Thursday, September 12, 2013

Chasing a Dead Freight East With Rob Leachman

Photos and captions courtesy of Rob Leachman.

We catch up with Rob at Kittitas on November 10, 1979:

Rob says: "Radio chatter indicated that the crew on the DFE would run out of time before making it to Othello (which sadly was typical towards the end). The radio conversation was a little garbled but we could hear the DS say a crew van would be waiting for the train at Kittitas. Blair and I pulled in at Kittittas, found the crew van waiting at the depot, and set up for a shot. Much to our surprise (and much to the surprise of the relief crew), the DFE burst out of the fog and barreled through town at track speed, making a run for the Saddle Mountains grade."

"The hogger had the U Boats in Run 8 as they popped out of the heavy fog and pounded across Renslow Trestle. Not bad again!"

"We then drove over to Beverly (as did the crew van) to await the train’s crossing of the Columbia River. Blair and I were thrilled to find that the fog bank ended at the crest of the Saddle Mountains, leaving the Beverly Bridge sunlit in front of an ominous dark mountain with fog streaming over its top. With a heavy set of air on the train in deference to the 2.2% grade, the Dead Freight East started to bog down on the level track across the bridge, so the engineer notched out the units to get the train into town. As I fired the motor drive on my Nikon, the bridge, train and orange units topped off with graceful exhaust plumes were lit up against the dark background. Wow! This spectacular run-by is a great way to remember Lines West."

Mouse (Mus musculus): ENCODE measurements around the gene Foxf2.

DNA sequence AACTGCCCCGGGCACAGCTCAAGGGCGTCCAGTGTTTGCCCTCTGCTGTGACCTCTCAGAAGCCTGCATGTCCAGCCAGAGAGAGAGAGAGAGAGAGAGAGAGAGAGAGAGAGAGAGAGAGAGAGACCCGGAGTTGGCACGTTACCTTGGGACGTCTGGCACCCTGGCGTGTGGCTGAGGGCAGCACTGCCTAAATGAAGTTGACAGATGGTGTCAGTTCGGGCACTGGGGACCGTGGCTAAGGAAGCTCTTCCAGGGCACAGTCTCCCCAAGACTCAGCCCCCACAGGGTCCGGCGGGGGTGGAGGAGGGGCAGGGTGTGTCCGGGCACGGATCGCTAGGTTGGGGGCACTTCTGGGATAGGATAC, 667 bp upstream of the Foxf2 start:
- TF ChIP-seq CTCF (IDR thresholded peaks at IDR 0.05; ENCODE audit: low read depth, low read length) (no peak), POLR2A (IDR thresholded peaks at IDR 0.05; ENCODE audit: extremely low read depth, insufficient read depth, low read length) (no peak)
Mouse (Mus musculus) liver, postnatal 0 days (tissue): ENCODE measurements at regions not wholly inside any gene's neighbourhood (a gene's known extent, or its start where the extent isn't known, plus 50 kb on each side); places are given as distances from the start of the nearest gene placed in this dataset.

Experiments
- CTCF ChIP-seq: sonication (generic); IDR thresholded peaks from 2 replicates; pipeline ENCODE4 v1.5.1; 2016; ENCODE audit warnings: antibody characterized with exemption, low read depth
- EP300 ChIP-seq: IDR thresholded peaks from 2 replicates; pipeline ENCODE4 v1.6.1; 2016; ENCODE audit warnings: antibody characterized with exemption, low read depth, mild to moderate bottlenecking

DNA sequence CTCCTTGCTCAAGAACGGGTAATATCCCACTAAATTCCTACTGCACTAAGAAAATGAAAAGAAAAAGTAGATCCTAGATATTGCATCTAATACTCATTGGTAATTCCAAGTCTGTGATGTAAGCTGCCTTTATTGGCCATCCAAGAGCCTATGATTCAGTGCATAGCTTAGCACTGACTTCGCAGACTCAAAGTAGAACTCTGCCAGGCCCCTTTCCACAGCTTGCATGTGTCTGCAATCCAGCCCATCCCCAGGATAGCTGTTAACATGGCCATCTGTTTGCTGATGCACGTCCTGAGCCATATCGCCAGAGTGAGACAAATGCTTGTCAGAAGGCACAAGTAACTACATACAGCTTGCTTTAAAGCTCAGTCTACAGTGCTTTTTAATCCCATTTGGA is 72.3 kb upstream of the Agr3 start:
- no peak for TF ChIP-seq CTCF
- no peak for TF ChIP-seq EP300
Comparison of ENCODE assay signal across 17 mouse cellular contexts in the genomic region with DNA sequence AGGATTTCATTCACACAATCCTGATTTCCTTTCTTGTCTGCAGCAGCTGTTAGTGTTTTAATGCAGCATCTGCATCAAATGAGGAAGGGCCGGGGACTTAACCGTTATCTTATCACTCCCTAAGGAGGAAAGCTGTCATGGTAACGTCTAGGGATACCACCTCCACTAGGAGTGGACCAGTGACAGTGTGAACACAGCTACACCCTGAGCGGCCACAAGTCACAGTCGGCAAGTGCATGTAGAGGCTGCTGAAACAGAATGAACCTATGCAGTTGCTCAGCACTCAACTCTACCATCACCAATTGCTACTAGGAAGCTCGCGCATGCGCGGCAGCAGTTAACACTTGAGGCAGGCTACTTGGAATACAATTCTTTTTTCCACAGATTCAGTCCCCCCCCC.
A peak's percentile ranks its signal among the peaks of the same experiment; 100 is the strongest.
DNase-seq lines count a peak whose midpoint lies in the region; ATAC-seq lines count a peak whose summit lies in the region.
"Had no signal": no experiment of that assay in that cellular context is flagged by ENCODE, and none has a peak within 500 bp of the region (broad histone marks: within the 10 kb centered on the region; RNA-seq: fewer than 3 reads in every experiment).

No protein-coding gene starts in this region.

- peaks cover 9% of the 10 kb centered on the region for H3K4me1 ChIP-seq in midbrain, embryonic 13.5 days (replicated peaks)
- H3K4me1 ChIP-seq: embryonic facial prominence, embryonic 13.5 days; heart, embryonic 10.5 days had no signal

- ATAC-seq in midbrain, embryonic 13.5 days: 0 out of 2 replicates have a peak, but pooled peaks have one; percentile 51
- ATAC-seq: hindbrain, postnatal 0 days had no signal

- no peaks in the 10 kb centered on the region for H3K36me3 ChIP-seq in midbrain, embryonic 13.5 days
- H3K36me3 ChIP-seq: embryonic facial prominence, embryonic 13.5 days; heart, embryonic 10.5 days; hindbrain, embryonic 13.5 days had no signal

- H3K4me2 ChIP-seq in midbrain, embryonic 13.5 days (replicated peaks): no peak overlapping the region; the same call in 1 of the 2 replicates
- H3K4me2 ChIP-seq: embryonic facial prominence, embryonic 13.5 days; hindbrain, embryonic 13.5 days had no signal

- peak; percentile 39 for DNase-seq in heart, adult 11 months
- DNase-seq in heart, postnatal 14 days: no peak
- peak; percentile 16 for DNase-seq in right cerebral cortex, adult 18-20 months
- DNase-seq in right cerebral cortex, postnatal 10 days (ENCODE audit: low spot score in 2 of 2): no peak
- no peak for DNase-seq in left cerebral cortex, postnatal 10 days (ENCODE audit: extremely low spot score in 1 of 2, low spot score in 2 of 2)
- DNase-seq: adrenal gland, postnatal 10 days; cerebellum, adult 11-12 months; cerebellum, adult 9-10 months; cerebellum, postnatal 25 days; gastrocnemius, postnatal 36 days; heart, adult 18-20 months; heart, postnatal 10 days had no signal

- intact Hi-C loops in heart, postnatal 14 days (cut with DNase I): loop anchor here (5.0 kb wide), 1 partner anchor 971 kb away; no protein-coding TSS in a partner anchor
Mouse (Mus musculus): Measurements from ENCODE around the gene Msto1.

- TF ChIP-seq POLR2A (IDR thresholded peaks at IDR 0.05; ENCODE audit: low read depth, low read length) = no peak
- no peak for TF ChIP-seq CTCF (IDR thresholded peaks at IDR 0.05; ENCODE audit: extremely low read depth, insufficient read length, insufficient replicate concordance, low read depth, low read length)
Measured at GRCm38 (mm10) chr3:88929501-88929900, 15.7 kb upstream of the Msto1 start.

"Crew change at Beverly. Walking towards the van is the inbound conductor, the late George Katalinich. The inbound engineer is just about to dismount U28B 5511. Meanwhile, the relief crew strides over and prepares to take charge."

"With the new crew in command, the Dead Freight East departs Beverly, rolling under remnants of the electrification."

"We chased the DFE towards Othello using the gravel road through the Crab Creek Valley. There were enough slow orders on the track to make this quite feasible. The fog was lapping over the crest of Rattlesnake Ridge, sometimes blocking the sun but sometimes providing marvelous edge-lighting. We lucked out with respect to the light as the train skirted the Smyrna Cliffs near Royal City Junction."

"We lucked out again at Corfu, the units slipping into a sucker hole of sunlight as they passed before us. The siding was gone, and the north-side trolley poles had recently been chopped down. Again, the railroad was seemingly being pulled out from under the train."

"Our luck with respect to sunlit scenes finally ran out at the west switch at Othello, where we photographed the DFE entering the Yard after the sun had retreated behind the clouds. The red Milwaukee Road yard van waits at the far right to pick up the rear end crewmen. 

In the crew register room in the Othello depot, I noticed that the relief conductor and engineer recorded the miles for a round trip to Kittitas instead of a round trip to Beverly. I confronted them about this, asking why they were squeezing money out of poor old Milwaukee Road that they did not really earn. You can imagine the epithets hurled at me in response. 

But aside from that exchange, if railfanning the Milwaukee had to come to an end, this day was the way to end it. Wow!"


Rod said...

Outstanding. Thank you, Rob.

Anonymous said...

So if the crew deadheaded by van from Othello to Kittitas, then back (over?) to Beverly, then rail from there to Othello, sounds like they booked the miles they ran off and earned. Just another day on the extra board.

Unknown said...

Awesome pictures, awesome memories. Thank you

Unknown said...

Keep up the good work